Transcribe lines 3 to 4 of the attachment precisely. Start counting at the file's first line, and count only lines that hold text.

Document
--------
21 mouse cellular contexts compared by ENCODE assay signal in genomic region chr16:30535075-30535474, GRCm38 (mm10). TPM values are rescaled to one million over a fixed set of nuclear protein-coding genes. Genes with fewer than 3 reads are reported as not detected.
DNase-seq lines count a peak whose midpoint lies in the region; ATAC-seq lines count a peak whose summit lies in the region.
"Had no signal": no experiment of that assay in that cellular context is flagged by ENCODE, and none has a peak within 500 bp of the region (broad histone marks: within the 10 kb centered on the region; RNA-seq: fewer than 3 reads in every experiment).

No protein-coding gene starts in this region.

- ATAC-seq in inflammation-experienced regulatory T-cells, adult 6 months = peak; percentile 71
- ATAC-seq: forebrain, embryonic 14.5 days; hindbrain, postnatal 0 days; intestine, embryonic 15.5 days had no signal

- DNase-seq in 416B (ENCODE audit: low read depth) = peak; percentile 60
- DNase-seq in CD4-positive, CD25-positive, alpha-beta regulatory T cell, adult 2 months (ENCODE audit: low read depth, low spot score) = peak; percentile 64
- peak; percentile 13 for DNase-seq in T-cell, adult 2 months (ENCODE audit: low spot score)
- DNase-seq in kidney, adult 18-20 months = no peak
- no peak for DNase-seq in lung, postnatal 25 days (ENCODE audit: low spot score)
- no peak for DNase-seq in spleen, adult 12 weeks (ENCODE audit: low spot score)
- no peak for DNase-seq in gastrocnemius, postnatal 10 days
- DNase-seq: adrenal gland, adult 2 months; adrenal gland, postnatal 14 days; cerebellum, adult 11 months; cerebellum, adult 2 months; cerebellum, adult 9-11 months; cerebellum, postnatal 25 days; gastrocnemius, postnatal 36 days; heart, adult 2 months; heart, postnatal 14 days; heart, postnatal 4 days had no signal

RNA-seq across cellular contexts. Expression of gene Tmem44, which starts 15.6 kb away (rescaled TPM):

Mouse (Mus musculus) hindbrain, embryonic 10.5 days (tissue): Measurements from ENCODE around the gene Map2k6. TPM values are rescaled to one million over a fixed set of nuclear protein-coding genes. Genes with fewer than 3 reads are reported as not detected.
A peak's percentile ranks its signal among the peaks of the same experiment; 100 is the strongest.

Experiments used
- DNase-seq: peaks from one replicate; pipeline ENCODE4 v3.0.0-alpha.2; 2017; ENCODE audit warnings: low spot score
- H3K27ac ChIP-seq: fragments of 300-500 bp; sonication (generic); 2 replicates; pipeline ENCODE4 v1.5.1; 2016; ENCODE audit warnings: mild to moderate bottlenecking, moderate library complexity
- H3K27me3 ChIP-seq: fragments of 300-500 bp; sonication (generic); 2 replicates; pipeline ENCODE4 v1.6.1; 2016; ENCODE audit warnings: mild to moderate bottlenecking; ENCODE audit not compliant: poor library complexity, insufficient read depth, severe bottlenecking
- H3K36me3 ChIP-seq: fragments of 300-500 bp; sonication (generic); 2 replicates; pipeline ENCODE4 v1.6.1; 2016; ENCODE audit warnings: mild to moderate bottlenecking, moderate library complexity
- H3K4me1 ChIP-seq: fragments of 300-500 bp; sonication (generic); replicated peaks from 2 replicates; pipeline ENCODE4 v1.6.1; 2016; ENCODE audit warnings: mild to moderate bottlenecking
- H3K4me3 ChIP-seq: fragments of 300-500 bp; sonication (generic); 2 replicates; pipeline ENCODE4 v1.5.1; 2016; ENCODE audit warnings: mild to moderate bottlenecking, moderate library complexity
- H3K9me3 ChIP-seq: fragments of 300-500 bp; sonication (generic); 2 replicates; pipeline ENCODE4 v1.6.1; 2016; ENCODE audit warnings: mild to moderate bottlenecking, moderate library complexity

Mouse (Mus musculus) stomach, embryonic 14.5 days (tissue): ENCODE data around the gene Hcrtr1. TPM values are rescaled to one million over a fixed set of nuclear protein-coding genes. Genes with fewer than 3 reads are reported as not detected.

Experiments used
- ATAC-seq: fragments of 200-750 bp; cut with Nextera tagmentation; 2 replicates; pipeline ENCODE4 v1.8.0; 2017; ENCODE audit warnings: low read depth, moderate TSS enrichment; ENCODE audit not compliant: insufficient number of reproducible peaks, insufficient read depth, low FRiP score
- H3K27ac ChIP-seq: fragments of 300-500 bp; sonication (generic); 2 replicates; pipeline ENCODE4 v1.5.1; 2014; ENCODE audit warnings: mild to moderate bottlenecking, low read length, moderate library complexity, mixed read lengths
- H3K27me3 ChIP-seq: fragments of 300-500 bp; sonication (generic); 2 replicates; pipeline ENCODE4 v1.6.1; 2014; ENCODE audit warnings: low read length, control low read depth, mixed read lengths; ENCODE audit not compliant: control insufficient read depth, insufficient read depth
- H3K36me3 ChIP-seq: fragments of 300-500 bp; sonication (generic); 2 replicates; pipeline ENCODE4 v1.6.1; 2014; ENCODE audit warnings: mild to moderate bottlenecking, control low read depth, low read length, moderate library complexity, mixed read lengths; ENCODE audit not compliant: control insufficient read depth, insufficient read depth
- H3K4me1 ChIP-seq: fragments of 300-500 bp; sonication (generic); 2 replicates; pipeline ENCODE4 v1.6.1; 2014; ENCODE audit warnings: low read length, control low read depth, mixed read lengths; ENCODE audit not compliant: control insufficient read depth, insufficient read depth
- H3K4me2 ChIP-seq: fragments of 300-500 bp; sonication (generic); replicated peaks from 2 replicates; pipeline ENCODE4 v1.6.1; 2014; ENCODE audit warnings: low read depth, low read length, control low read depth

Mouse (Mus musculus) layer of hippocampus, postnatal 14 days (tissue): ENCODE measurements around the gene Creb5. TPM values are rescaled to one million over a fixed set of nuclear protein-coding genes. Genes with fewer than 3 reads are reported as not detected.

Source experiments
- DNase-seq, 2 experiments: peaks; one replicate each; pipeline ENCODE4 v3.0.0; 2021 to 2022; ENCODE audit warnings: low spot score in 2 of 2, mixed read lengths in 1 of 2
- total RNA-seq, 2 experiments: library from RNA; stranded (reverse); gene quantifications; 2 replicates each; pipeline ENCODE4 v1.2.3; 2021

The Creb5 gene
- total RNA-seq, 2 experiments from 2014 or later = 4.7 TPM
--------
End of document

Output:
"Had no signal": no experiment of that assay in that cellular context is flagged by ENCODE, and none has a peak within 500 bp of the region (broad histone marks: within the 10 kb centered on the region; RNA-seq: fewer than 3 reads in every experiment).

No protein-coding gene starts in this region.